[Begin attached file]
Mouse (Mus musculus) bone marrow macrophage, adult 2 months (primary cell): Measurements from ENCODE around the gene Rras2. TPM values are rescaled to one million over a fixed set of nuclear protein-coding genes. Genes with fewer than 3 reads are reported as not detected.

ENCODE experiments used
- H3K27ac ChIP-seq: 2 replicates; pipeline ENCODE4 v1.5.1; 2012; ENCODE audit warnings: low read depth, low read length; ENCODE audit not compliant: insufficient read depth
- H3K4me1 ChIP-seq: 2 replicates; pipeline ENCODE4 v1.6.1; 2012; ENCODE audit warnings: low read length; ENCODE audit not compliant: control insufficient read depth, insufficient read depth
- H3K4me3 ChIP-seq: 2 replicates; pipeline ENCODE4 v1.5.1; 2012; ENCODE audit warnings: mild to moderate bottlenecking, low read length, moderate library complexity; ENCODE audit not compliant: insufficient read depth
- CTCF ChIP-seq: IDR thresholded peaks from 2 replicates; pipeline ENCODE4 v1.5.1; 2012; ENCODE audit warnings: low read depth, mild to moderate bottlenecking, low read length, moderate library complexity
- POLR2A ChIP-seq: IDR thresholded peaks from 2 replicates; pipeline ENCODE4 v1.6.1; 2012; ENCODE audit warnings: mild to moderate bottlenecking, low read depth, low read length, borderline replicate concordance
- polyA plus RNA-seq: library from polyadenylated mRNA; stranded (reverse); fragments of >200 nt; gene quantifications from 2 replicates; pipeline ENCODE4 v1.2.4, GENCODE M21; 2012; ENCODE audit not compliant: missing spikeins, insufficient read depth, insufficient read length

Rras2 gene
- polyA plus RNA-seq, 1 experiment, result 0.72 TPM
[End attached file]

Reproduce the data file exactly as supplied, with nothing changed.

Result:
Mouse (Mus musculus) bone marrow macrophage, adult 2 months (primary cell): Measurements from ENCODE around the gene Rras2. TPM values are rescaled to one million over a fixed set of nuclear protein-coding genes. Genes with fewer than 3 reads are reported as not detected.

ENCODE experiments used
- H3K27ac ChIP-seq: 2 replicates; pipeline ENCODE4 v1.5.1; 2012; ENCODE audit warnings: low read depth, low read length; ENCODE audit not compliant: insufficient read depth
- H3K4me1 ChIP-seq: 2 replicates; pipeline ENCODE4 v1.6.1; 2012; ENCODE audit warnings: low read length; ENCODE audit not compliant: control insufficient read depth, insufficient read depth
- H3K4me3 ChIP-seq: 2 replicates; pipeline ENCODE4 v1.5.1; 2012; ENCODE audit warnings: mild to moderate bottlenecking, low read length, moderate library complexity; ENCODE audit not compliant: insufficient read depth
- CTCF ChIP-seq: IDR thresholded peaks from 2 replicates; pipeline ENCODE4 v1.5.1; 2012; ENCODE audit warnings: low read depth, mild to moderate bottlenecking, low read length, moderate library complexity
- POLR2A ChIP-seq: IDR thresholded peaks from 2 replicates; pipeline ENCODE4 v1.6.1; 2012; ENCODE audit warnings: mild to moderate bottlenecking, low read depth, low read length, borderline replicate concordance
- polyA plus RNA-seq: library from polyadenylated mRNA; stranded (reverse); fragments of >200 nt; gene quantifications from 2 replicates; pipeline ENCODE4 v1.2.4, GENCODE M21; 2012; ENCODE audit not compliant: missing spikeins, insufficient read depth, insufficient read length

Rras2 gene
- polyA plus RNA-seq, 1 experiment, result 0.72 TPM